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SermonIndex.net : Christian Books : Acts 27:33-44

Commentary On Acts Volume 2 by Jean Calvin

Acts 27:33-44

33. And when the day began to appear, Paul exhorted them all to take meat, saying, This is the fourteenth day that ye have tarried and continued fasting, receiving nothing at all.34. Wherefore I exhort you to take meat; for this no doubt is for your health; because there shall not one hair fall from the head of any of you.35. And when he had thus spoken, he took bread, and gave thanks to God in the sight of them all; and when he had broken it, he began to eat.36. Then were they all refreshed in their minds, and they also took meat.37. And all the souls which were in the ship were two hundred threescore and sixteen.38. And when they had eaten enough, they did lighten the ship. casting out the wheat into the sea.39. And when it was day, they knew not the land; but they spied a certain haven having a bank, into the which they minded to thrust the ship.40. And when they had taken up the anchors, they committed themselves to the sea; also, having loosed the rudder bands, and hoisted up the mainsail to the wind, they drew toward the shore.41. But when they were fallen into a place where two seas met, they thrust in the ship, and the fore part did stick fast, and moved not; but the hinder part brake through the violence of the waves.42. Furthermore, the soldiers' counsel was to kill the prisoners, lest any, after he swam out, should escape.43. But the centurion, being desirous to save Paul, kept them from their purpose, and commanded that those which could swim should cast themselves first into the sea, and should escape to land.44. And the other, some on boards, and some on broken pieces of the ship; and so it came to pass, that they all escaped safe to land.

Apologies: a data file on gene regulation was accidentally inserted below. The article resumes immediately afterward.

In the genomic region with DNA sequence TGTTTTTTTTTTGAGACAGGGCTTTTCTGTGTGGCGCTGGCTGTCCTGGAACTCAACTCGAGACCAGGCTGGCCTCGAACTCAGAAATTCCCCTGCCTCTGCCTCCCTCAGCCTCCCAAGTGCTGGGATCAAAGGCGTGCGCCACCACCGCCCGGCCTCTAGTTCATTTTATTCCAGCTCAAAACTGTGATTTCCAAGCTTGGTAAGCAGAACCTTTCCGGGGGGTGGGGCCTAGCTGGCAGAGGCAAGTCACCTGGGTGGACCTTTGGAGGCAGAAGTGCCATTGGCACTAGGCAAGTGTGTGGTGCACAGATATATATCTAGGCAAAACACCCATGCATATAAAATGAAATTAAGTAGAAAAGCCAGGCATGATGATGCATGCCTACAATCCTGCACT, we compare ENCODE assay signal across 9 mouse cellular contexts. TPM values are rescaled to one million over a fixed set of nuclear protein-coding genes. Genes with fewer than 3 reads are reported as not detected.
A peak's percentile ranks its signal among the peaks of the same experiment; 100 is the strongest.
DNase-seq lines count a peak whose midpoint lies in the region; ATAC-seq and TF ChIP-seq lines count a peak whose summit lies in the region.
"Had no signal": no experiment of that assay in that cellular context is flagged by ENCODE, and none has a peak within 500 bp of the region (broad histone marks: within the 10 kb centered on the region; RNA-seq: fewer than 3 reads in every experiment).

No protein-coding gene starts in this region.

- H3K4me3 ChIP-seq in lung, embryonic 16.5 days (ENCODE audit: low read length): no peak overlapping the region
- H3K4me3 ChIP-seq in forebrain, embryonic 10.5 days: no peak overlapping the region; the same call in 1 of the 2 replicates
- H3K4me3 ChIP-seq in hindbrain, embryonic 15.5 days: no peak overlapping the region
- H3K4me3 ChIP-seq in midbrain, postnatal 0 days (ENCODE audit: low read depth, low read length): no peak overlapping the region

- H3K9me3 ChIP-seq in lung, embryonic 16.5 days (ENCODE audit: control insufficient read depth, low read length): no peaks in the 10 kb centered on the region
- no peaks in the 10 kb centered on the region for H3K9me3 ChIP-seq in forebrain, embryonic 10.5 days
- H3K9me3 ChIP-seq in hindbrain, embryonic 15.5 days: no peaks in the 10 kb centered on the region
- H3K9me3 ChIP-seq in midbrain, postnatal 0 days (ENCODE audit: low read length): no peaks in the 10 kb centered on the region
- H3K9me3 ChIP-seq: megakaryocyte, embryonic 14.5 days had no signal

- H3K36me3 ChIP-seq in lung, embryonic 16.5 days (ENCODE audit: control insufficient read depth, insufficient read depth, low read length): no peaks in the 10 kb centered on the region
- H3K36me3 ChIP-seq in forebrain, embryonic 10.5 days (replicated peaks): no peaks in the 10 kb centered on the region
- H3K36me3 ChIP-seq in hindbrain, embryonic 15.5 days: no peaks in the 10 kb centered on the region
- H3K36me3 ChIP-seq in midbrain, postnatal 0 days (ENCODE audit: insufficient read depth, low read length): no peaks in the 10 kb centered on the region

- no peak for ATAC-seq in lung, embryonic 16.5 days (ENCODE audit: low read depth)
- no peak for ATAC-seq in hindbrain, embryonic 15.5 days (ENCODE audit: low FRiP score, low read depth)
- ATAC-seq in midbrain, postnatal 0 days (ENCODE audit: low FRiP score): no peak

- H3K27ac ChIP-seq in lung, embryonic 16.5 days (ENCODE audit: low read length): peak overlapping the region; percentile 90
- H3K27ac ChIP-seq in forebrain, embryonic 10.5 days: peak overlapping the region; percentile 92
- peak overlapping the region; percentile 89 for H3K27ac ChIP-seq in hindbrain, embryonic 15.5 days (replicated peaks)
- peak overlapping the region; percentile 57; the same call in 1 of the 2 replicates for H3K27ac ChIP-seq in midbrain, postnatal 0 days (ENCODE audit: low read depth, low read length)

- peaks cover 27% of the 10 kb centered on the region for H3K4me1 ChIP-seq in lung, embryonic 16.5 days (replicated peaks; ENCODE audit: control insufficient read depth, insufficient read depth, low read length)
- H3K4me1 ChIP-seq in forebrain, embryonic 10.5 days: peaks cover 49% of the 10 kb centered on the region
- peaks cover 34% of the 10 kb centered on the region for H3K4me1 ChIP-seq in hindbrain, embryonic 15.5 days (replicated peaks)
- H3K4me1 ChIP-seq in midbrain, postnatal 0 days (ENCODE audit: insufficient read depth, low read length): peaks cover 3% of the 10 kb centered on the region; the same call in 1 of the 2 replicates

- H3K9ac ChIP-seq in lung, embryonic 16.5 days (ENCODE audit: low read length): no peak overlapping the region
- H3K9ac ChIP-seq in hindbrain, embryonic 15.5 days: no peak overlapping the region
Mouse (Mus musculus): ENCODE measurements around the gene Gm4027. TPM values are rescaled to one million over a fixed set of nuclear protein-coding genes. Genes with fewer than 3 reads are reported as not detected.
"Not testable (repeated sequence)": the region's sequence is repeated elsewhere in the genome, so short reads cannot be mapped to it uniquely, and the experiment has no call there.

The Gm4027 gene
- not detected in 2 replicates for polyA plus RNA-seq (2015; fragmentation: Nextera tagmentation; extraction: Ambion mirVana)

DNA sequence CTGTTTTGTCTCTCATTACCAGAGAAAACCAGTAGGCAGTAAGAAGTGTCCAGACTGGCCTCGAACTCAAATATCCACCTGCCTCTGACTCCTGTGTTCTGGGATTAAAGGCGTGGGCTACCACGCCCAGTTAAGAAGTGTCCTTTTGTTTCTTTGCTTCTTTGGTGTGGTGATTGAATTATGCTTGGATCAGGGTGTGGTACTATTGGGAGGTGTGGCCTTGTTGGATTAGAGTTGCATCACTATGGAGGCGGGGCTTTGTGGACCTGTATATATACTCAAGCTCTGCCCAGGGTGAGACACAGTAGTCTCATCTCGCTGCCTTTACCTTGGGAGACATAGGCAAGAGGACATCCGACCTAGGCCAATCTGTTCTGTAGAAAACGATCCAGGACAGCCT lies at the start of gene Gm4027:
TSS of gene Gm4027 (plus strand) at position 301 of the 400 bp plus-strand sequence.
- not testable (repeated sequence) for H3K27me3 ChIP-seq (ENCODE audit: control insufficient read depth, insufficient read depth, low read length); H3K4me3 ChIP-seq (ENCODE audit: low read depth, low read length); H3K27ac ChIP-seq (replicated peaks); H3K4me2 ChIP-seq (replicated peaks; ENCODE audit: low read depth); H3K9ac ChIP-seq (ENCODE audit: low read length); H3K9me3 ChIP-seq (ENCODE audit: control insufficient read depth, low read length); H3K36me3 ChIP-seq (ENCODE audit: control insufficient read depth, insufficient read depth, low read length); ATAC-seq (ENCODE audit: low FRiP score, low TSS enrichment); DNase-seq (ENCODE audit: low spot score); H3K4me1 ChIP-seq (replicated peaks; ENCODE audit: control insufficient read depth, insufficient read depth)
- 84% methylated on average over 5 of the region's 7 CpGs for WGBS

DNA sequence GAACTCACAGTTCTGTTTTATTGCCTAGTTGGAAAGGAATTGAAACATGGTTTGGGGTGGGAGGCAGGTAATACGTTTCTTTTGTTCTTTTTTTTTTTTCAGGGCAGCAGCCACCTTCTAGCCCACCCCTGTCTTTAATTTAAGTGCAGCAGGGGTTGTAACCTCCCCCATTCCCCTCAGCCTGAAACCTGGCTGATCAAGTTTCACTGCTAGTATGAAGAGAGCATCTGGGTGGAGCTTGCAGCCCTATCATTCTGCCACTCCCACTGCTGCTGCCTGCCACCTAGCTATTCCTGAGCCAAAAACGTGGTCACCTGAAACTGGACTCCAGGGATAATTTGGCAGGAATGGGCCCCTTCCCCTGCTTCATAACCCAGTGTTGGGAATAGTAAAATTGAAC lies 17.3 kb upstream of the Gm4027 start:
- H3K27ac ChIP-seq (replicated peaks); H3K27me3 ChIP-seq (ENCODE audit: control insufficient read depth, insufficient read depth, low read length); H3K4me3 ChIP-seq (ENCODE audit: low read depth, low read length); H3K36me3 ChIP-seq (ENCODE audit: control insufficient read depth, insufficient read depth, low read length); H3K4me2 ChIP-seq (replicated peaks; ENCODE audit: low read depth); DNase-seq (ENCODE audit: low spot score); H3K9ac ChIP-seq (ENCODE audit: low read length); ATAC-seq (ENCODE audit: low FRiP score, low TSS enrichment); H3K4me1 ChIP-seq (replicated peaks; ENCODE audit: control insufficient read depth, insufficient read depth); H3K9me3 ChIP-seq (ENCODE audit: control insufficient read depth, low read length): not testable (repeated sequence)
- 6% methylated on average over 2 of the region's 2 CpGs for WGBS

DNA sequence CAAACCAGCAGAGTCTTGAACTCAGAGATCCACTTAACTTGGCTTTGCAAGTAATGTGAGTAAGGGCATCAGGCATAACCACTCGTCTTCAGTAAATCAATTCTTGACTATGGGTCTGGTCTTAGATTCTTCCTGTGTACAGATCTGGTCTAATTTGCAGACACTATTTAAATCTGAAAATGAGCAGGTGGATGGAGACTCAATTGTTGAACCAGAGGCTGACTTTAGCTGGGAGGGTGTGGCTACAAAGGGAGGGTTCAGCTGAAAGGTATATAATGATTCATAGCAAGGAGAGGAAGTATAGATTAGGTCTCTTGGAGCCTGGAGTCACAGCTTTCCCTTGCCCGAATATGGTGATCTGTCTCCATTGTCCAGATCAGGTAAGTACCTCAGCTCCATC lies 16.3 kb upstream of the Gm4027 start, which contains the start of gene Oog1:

33. And when the day began. Whatsoever the mariners think, Paul's faith doth not quail; but he leaneth steadfastly to the promise which was made to him. For he doth not only exhort them to take meat, as did he who, in extreme despair, uttered these words, Dine, soldiers, we shall sup in hell; but continuing steadfast in his prophecy, he willeth them to be of good courage. The force of faith doth therein show itself, when as it armeth us unto patience, and doth valiantly bear off and beat back those assaults wherewith Satan goeth about to shake it. But whereas he saith, that they continued fasting for the space of fourteen days, it may seem absurd and false. There may some one man be found which can abide to fast long, but it is scarce credible of so great a multitude. We may easily answer, That their unwonted abstinence from meat is improperly called fasting; because they had never filled their belly during all that time; because those who are in sorrow and heaviness do almost loathe meat. And because despair was the cause of this their loathing of meat, he affirmeth again that they shall live, so they be of good courage. For a faithful minister of the word must not only bring abroad the promises, but also counsel men to follow God whithersoever he calleth them; and that they be not slothful and sluggish. Furthermore, the meaning of the words is this, God hath determined to save you, this confidence ought to animate you, and to make you merry, that you be not negligent in your own business.

35. He took bread. That he may the better encourage them, by his own example, he taketh bread and eateth. Luke saith that he gave thanks, not only according to his daily custom, but because that served greatly to testify his boldness and good confidence. It is not to be doubted but that Paul himself did that when he took meat, which he commandeth other men; but now he doth not only testify his thankfulness, neither doth he only desire of God that he will sanctify the meat which he is about to eat; but he calleth upon God without fear, who is the author of his life, that those poor wretches, which were drenched in sorrow, might conceive some good hope. And he prevailed thus far, at least, that they gathered so much courage to them as to take meat, who had, through fear, forgotten to care for their life.